Walnut Street Theatre opens its 207th Season with Cole Porter’s , High Society. Based on the 1939 stage comedy, “The Philadelphia Story” by Phillip Barry and the 1956 musical movie, “High Society”, the show features a score by Cole Porter with additional lyrics by Susan Birkenhead and a book by Arthur Kopit.
Opening on Broadway in 1998, it was nominated for two Tony and four Drama Desk Awards. It features songs from the 1956 film and from Porter’s earlier works such as, Let’s Misbehave, Just One of Those Things, What is This Thing Called Love?,Well, Did You Evah! and True Love.
Wealthy socialite, Traci Lord, plans her lavish wedding to the rich, George Kittredge as her ex-husband, Dexter, appears on the scene to try and woo her back. Tabloid reporter, Macaulay “Mike” Connor, who is on the case to report the proceedings, has also become enamored with the dazzling Traci. As the day of the wedding approaches we are on tenterhooks as to who the ultra-desirable Traci will choose.
As this is the basic plot, our leading lady needs to not only have three men hopelessly in love with her, but must win over the audience as well. Unfortunately, such is not the case in this production. For all her statuesque blonde beauty, Megan Nicole Arnoldy’s, characterization of Traci comes off as harsh and petulant and not goddess-like at all. Nor does her voice thrill us in any way. Conversely, Paul Shaefer is completely disarming as Chester C.K. Haven, Traci’s hopeful ex, though his voice is just competent. Jon Reinhold (though stylistically, he seems to be in another show) is quite winning as the uptight George Kittredge with a big, pleasing, powerful voice. Dan Olmstead and Grace Gonglewski as Traci’s estranged parents bring a needed level of realistic class and grace to this upper crust family that seems to be reeling out of control. And Alexis Gwynn does a fine job as Dinah, Traci’s younger, yet, “too old for her age”, sister. But the two actors who steal the show are Jennie Lee Stern as Liz Imbrie, the soubrette and Ben Dibble as Macaulay “Mike” Connor, the supporting man. Ms. Stern attacks the role of Liz, the photographer who’s in love with Mike, with a sure comedic grip. She is funny, adorable and brandishes a voice that hits all the bells and whistles. Silver throated Mr. Dibble is simply delicious as the earnest Mike, and together Dibble and Stern turn the number Who Wants to Be a Millionaire into a show-stopper.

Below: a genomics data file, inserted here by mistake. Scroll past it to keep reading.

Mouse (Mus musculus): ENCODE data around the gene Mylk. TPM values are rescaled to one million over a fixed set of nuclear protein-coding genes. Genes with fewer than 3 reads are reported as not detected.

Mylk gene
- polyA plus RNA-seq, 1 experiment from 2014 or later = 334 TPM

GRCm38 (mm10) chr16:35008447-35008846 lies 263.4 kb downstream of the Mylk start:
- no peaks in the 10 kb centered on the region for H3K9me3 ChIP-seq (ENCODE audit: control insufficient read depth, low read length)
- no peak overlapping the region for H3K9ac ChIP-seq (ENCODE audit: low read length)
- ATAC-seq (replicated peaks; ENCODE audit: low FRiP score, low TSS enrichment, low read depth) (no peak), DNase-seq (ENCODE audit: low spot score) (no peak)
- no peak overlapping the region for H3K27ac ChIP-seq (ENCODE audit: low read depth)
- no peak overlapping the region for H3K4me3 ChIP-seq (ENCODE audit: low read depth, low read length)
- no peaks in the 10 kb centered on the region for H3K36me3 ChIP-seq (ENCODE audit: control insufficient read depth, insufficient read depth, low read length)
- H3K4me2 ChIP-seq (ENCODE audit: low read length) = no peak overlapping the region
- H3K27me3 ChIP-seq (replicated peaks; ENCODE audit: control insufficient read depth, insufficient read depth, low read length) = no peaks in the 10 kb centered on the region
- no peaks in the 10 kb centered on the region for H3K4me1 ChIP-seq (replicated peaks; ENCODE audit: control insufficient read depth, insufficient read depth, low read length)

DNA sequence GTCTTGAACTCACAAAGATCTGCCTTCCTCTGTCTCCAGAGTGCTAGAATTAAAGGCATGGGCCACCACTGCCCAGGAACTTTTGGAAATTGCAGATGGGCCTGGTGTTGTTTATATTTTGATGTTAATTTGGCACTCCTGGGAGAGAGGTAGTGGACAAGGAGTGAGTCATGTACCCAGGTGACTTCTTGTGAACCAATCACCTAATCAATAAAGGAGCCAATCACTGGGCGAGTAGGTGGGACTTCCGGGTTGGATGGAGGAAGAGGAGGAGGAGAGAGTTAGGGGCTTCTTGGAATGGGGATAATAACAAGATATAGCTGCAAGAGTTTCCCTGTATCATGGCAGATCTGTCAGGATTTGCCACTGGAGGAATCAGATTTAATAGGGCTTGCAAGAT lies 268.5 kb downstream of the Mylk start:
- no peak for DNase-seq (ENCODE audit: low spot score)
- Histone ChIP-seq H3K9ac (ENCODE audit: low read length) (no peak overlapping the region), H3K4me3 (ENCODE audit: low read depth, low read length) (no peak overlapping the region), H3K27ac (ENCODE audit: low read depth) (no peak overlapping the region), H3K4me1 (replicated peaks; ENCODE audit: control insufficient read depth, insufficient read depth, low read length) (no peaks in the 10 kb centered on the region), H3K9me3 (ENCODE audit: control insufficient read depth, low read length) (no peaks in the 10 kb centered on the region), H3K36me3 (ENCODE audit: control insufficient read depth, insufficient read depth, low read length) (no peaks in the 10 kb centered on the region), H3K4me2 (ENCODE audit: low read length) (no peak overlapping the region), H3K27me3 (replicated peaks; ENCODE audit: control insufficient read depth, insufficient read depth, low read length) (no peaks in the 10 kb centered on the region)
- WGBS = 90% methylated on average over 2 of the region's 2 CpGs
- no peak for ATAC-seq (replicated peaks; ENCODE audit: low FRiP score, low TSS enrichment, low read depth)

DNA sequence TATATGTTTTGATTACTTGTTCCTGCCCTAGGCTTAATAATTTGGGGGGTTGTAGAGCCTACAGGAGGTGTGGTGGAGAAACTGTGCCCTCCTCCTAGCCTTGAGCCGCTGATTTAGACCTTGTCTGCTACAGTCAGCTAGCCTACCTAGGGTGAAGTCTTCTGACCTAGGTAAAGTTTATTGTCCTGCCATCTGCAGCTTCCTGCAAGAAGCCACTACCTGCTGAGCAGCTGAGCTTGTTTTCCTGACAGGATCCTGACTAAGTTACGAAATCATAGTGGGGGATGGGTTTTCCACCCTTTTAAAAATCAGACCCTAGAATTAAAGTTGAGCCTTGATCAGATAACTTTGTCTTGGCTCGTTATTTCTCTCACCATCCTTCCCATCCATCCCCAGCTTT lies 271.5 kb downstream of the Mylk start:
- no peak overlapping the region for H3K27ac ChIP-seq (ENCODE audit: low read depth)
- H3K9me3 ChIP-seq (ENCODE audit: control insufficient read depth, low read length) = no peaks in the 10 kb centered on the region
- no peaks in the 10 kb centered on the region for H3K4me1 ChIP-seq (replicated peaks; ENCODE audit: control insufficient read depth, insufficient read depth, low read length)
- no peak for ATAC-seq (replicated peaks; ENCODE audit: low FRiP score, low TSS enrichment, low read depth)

The chorus, dressed as maids and butlers, works especially hard, singing and dancing through many reprises all night long. So it’s disappointing that the choreography they are required to execute is neither inventive nor exciting. However, the eight piece orchestra conducted by Douglass G. Lutz is exciting to listen to. And in this day and age of synthesized music, it is quite a refreshing treat.
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